Organizations such as the Arbor Day Foundation rely on volunteers to keep their operations moving forward. A part of their mission is to plant and protect as many trees as possible to help prevent soil erosion and tackle the problem of pollution.

Another form of assistance aims to improve our waterways. Local communities host river cleanup events, while coastal residents and surfers gather volunteers to cull trash from the oceans and save wildlife.

Helping the Community

The act of volunteering encourages the growth of a stronger sense of community, both for the individuals who serve and the rest of society that benefits from their work. It builds goodwill that produces feelings of hope and galvanizes relationships.

Habitat for Humanity, for instance, develops programs that build community on both sides of volunteerism. By constructing homes, the nonprofit provides shelter to families in need by establishing new housing communities in the area. Volunteers forge relationships with fellow workers while making an impact on their own community by expanding affordable housing options for residents.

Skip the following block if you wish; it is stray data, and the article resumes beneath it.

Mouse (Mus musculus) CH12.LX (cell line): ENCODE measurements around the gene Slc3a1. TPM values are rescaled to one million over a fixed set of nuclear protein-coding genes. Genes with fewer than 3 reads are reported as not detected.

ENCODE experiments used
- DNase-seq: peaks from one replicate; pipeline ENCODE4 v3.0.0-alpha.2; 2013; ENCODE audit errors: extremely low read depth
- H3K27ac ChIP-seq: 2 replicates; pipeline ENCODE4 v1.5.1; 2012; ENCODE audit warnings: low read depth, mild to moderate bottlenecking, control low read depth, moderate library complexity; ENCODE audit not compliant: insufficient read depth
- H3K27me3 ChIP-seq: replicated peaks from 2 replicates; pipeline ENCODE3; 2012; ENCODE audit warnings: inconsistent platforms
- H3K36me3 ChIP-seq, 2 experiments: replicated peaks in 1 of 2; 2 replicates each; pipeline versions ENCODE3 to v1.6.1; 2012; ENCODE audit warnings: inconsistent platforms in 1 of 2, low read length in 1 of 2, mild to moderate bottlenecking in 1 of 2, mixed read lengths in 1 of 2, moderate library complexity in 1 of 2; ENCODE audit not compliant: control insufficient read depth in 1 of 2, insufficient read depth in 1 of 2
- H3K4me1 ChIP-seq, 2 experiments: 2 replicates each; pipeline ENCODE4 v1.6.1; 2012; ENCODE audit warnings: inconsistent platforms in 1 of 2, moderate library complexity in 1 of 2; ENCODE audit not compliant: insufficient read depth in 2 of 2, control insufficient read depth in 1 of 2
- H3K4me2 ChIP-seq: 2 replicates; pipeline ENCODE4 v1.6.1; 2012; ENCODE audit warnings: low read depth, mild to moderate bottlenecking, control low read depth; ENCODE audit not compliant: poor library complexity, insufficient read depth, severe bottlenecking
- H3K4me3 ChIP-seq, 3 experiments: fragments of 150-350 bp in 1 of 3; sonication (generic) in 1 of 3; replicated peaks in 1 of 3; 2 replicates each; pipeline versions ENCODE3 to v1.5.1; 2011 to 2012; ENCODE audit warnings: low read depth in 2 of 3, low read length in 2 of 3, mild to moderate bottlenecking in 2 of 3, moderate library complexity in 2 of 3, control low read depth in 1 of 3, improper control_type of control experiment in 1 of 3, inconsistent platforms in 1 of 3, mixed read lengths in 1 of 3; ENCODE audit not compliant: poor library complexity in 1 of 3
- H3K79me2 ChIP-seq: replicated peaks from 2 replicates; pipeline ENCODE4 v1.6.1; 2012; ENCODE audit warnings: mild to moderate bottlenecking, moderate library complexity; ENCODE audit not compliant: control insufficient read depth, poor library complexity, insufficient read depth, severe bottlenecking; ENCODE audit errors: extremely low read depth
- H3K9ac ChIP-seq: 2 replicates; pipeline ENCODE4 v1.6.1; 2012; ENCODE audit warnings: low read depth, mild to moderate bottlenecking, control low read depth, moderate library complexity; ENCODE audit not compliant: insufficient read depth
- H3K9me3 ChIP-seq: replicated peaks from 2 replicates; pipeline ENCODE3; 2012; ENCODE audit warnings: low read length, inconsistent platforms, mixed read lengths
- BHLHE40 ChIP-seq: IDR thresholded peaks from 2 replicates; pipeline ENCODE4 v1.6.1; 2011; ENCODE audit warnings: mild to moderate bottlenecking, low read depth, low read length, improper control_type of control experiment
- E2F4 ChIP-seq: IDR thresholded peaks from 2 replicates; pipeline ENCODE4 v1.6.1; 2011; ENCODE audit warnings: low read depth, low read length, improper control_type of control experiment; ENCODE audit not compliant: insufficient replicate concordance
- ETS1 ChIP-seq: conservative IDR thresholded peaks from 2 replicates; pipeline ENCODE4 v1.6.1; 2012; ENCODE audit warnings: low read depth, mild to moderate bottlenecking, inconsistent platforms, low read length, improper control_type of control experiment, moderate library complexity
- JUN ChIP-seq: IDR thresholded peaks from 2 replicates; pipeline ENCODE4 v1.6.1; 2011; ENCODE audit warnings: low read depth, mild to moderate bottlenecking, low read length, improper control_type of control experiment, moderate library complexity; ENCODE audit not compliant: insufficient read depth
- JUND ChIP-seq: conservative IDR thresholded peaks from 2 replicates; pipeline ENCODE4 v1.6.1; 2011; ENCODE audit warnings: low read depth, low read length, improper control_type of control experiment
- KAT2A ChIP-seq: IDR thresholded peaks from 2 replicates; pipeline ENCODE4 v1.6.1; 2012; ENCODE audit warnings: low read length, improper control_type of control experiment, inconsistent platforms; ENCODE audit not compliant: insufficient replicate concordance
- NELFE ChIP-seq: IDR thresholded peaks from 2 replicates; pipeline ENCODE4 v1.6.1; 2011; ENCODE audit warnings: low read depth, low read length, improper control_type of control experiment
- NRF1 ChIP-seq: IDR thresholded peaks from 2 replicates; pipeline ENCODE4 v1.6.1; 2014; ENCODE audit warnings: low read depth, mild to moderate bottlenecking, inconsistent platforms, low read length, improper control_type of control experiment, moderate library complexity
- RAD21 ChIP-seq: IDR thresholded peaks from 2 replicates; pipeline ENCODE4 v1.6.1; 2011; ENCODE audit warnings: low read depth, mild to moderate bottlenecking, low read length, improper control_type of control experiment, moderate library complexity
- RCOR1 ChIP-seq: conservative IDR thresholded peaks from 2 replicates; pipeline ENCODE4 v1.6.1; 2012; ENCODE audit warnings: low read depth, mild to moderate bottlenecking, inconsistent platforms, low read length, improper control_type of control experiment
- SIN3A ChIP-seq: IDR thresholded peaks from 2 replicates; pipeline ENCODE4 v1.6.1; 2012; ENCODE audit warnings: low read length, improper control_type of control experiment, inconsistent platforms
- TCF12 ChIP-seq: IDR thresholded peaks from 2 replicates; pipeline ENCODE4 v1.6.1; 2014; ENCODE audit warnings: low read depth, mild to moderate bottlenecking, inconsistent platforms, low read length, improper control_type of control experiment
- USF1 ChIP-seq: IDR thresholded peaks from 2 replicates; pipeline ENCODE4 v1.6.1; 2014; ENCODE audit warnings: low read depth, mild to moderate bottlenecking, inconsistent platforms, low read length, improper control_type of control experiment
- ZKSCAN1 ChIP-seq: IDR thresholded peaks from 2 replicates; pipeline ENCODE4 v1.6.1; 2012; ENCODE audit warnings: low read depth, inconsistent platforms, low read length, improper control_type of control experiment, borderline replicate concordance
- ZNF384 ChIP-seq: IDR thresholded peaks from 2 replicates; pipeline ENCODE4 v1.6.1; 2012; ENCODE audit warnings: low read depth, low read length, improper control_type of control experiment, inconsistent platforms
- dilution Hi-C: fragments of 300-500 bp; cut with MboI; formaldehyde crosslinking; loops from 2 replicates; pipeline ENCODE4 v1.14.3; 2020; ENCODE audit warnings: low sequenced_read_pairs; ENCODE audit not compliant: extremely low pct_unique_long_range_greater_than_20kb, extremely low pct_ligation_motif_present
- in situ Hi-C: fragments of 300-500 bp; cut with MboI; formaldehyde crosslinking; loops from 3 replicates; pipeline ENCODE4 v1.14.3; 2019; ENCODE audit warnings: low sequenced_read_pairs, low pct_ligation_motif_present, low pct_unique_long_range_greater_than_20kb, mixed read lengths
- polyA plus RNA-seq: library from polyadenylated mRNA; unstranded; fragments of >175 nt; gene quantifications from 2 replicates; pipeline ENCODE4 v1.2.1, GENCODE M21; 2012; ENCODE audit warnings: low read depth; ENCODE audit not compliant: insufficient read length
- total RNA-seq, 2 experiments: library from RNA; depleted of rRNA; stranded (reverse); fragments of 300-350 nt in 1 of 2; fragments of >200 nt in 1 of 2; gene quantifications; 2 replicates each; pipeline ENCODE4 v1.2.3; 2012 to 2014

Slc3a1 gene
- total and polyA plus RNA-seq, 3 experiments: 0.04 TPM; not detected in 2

Coming together as a community can even produce tangible benefits for volunteers such as providing job prospects. Habitat for Humanity’s Women Build program was created so that more females could obtain construction skills. As a result, they have more employment opportunities plus they can save money remodeling their own homes.

But there are ways in which you can volunteer remotely that preclude having to go on-site and deal directly with groups of people. You may still derive a great deal of satisfaction from transcribing historical documents for the Smithsonian Institution, or sending cards, notes or letters once a week to someone undergoing chemotherapy treatment. There are likely many organizations that would appreciate help with their social media accounts, making phone calls, offering delivery/pick-up services.

To sum up the value of volunteering, making deliveries for Meals on Wheels isn’t a one-way street. There’s enough goodness to go around -- both to the cause you care about and to your own health and well-being. It’s a cost-benefit principle that may motivate you to sign up and serve.

In the end, you’ll be doing something for others as well as doing something for yourself.